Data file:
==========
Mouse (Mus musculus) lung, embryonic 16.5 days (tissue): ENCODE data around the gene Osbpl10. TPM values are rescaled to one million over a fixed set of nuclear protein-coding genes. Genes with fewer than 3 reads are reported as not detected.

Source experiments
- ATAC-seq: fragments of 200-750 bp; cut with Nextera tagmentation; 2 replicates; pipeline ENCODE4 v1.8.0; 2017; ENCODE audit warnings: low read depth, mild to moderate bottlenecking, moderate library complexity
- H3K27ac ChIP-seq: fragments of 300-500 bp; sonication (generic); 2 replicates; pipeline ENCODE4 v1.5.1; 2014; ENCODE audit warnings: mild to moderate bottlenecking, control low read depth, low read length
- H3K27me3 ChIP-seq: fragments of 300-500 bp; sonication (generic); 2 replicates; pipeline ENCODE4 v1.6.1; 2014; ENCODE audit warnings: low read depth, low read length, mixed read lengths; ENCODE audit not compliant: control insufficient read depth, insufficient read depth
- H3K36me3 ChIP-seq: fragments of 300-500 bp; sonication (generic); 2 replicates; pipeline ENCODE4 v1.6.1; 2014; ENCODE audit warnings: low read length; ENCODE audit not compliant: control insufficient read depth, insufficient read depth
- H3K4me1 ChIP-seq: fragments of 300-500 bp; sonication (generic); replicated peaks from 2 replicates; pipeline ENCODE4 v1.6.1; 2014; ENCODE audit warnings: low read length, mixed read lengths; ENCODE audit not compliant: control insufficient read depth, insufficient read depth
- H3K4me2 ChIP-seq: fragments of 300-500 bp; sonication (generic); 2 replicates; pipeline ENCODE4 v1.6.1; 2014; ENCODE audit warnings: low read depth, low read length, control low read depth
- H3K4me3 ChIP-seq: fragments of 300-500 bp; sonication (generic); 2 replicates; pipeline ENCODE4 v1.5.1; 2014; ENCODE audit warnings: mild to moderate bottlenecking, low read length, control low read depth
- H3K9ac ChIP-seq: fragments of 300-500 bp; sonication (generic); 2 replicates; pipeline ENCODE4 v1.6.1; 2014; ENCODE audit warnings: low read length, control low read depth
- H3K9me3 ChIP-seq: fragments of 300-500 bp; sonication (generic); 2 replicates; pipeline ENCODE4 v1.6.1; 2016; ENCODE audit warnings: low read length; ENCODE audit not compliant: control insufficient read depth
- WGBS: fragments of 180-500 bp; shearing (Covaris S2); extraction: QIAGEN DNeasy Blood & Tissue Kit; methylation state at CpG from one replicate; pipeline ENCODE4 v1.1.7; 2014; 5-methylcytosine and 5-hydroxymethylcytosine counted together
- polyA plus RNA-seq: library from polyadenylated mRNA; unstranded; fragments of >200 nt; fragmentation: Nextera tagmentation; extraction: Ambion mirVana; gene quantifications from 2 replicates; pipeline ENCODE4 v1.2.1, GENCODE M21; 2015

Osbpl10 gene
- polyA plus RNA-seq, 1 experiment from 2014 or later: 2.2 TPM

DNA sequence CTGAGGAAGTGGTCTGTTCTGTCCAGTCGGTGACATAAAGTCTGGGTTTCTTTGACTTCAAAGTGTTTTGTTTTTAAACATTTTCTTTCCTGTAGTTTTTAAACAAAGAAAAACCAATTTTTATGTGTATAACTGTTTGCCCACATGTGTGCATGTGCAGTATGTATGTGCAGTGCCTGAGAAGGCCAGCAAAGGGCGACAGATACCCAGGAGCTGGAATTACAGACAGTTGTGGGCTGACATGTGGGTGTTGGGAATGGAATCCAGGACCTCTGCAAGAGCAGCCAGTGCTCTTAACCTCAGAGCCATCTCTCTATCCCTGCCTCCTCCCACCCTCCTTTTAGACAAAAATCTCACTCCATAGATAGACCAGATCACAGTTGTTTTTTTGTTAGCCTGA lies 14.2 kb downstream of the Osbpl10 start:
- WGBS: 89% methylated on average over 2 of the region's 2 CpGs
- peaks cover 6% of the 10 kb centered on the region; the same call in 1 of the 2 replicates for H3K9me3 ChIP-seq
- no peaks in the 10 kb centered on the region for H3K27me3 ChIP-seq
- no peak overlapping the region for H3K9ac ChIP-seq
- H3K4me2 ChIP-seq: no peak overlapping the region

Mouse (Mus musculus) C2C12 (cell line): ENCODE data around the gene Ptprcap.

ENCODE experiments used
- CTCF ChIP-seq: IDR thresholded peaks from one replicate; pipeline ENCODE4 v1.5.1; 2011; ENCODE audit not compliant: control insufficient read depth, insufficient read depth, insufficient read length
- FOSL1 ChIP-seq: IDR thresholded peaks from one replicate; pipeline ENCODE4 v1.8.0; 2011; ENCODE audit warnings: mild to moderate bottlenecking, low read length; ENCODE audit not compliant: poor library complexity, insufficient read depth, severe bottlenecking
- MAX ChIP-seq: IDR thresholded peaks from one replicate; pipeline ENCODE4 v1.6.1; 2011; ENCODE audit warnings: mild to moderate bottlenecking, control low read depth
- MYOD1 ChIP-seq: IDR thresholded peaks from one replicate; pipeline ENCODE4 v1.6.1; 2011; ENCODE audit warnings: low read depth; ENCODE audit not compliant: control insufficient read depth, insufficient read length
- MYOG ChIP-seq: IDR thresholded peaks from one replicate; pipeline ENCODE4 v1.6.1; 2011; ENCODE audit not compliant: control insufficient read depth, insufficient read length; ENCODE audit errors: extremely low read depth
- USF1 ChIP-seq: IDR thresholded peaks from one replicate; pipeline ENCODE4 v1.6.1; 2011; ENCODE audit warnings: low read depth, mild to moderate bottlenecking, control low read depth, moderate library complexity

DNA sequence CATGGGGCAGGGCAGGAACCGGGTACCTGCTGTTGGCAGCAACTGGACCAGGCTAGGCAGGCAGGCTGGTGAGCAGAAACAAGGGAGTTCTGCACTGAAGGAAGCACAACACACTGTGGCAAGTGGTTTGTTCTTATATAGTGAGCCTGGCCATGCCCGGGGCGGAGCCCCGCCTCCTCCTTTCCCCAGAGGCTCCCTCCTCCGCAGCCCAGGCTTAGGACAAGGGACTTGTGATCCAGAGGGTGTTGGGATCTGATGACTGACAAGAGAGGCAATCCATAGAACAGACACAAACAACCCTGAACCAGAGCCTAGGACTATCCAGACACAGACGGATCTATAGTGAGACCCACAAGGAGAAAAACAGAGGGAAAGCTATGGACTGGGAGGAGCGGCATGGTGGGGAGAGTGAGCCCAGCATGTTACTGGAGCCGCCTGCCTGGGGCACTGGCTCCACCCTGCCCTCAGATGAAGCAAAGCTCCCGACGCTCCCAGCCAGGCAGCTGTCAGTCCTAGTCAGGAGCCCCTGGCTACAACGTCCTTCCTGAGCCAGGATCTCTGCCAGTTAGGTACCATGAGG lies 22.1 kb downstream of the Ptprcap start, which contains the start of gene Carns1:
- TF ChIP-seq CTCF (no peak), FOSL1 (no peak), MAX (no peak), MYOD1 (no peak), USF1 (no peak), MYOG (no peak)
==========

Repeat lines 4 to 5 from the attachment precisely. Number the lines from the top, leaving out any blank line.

- H3K27ac ChIP-seq: fragments of 300-500 bp; sonication (generic); 2 replicates; pipeline ENCODE4 v1.5.1; 2014; ENCODE audit warnings: mild to moderate bottlenecking, control low read depth, low read length
- H3K27me3 ChIP-seq: fragments of 300-500 bp; sonication (generic); 2 replicates; pipeline ENCODE4 v1.6.1; 2014; ENCODE audit warnings: low read depth, low read length, mixed read lengths; ENCODE audit not compliant: control insufficient read depth, insufficient read depth